Metabolic Brain Disease

, Volume 27, Issue 1, pp 7–15

Myelin specific cells infiltrate MCAO lesions and exacerbate stroke severity

Authors

  • Xuefang Ren
    • Department of Anesthesiology and Perioperative MedicineOregon Health & Science University
    • Neuroimmunology Research, R&D31Portland VA Medical Center
  • Kozaburo Akiyoshi
    • Department of Anesthesiology and Perioperative MedicineOregon Health & Science University
    • Department of Anesthesiology and Critical Care MedicineKyushu University Hospital
  • Marjorie R. Grafe
    • Department of Anesthesiology and Perioperative MedicineOregon Health & Science University
    • Department of PathologyOregon Health and Science University
  • Arthur A. Vandenbark
    • Neuroimmunology Research, R&D31Portland VA Medical Center
    • Department of Veterans Affairs Medical CenterSr. Research Career Scientist, Research Service
    • Department of NeurologyOregon Health & Science University
    • Department of Molecular Microbiology & ImmunologyOregon Health & Science University
  • Patricia D. Hurn
    • Office of Health AffairsThe University of Texas System
  • Paco S. Herson
    • Department of Anesthesiology and Perioperative MedicineOregon Health & Science University
    • Department of Anesthesiology and Perioperative MedicineOregon Health & Science University
    • Neuroimmunology Research, R&D31Portland VA Medical Center
    • Department of NeurologyOregon Health & Science University
Original Paper

DOI: 10.1007/s11011-011-9267-5

Cite this article as:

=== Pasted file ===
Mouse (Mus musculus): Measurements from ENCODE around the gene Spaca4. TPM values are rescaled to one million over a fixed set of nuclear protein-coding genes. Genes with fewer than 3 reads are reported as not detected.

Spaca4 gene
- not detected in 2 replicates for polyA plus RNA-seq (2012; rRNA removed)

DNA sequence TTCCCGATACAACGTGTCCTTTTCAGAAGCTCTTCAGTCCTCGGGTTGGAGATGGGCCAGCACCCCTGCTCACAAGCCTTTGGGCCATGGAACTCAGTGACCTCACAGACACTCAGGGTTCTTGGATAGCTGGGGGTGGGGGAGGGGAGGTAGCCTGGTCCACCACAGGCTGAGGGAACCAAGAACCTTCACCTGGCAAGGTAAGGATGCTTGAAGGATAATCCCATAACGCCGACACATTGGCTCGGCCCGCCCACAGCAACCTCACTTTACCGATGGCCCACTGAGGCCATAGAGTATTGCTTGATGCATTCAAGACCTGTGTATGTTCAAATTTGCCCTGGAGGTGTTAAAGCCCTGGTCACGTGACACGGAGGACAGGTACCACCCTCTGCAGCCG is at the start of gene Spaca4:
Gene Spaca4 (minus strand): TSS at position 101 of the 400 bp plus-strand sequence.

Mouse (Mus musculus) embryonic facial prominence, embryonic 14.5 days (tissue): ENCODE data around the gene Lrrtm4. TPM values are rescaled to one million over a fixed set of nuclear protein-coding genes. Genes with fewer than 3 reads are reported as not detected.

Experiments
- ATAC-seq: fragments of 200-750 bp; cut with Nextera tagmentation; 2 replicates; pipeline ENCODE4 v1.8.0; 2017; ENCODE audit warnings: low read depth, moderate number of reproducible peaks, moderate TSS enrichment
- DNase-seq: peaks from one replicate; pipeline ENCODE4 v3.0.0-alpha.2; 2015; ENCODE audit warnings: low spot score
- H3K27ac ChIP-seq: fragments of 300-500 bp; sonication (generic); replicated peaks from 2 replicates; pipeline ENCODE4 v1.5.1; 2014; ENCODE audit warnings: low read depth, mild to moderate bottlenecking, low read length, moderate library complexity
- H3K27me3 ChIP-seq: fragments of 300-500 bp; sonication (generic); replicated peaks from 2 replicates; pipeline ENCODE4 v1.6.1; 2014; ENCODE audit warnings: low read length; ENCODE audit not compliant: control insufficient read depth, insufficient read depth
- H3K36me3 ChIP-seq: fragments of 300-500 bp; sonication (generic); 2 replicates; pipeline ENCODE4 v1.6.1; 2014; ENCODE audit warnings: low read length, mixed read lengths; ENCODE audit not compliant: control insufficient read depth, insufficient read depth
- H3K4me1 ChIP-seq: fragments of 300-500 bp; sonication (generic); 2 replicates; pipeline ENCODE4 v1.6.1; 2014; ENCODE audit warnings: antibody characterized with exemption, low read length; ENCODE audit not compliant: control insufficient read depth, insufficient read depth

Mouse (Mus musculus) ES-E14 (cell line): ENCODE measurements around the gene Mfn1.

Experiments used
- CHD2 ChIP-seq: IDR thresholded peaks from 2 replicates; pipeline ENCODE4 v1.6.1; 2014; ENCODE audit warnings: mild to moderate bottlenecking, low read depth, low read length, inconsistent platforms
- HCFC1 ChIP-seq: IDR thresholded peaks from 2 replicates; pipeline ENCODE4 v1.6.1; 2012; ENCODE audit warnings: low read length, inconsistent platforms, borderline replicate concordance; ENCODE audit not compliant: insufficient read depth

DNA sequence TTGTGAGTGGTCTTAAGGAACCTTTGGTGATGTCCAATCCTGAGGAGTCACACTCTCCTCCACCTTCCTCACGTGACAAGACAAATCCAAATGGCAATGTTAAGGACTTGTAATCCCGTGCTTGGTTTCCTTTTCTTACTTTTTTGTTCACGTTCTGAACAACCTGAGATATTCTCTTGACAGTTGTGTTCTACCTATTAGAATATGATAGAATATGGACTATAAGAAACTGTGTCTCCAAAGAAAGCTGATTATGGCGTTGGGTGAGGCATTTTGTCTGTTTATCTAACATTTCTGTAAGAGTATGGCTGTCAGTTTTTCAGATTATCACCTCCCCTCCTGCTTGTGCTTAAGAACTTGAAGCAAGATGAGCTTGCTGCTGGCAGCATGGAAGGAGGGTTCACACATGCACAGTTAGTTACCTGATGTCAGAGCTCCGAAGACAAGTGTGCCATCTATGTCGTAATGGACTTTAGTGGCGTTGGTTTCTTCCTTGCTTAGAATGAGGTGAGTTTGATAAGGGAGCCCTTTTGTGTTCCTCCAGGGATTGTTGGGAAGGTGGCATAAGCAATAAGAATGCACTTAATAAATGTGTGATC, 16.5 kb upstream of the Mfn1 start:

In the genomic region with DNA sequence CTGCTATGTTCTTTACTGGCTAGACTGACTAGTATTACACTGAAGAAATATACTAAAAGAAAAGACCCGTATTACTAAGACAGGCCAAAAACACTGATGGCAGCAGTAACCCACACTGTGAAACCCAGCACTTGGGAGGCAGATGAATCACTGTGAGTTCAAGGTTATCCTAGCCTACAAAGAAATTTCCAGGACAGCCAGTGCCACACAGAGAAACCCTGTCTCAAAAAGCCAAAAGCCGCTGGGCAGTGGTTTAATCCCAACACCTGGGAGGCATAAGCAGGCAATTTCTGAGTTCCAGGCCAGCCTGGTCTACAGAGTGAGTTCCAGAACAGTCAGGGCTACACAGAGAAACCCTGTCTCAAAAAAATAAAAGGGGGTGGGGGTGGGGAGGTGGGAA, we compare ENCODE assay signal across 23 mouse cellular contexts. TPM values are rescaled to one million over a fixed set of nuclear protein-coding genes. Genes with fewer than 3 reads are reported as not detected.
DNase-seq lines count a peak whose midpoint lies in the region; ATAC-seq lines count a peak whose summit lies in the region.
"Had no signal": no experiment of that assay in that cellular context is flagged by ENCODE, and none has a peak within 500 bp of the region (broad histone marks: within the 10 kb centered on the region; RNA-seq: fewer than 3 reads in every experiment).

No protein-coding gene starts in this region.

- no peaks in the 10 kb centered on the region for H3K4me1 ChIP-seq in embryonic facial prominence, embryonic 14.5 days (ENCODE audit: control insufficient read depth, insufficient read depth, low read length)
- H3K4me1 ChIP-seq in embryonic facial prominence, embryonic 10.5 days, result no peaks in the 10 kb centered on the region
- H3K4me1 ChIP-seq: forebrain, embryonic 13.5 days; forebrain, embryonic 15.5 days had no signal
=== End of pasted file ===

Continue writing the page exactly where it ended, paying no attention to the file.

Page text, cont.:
Ren, X., Akiyoshi, K., Grafe, M.R. et al. Metab Brain Dis (2012) 27: 7. doi:10.1007/s11011-011-9267-5

Abstract

Although inflammatory responses increase stroke severity, the role of immune cells specific for central nervous system (CNS) antigens remains controversial. Disruption of the blood–brain barrier (BBB) during stroke allows CNS antigens to leak into the peripheral circulation and enhances access of circulating leukocytes to the brain, including those specific for CNS antigens such as myelin oligodendrocyte glycoprotein (MOG) that can induce experimental autoimmune encephalomyelitis (EAE). We here demonstrate for the first time that myelin reactive splenocytes specific for MOG transferred into severe combined immunodeficient (SCID) mice can migrate into the infarct hemisphere of recipients subjected to 60 min middle cerebral artery occlusion (MCAO) and 96 h reperfusion; moreover these cells exacerbate infarct volume and worsen neurological deficits compared to animals transferred with naïve splenocytes. These findings indicate that autoimmunity in the CNS can exert detrimental injury on brain cells and worsen the damage from ischemic stroke.

Keywords

Experimental strokeMyelin reactive splenocytesInflammatory responsesNeurologic deficit

Supplementary material

11011_2011_9267_MOESM1_ESM.docx (255 kb)
ESM 1(DOCX 254 kb)

Copyright information

© Springer Science+Business Media, LLC 2011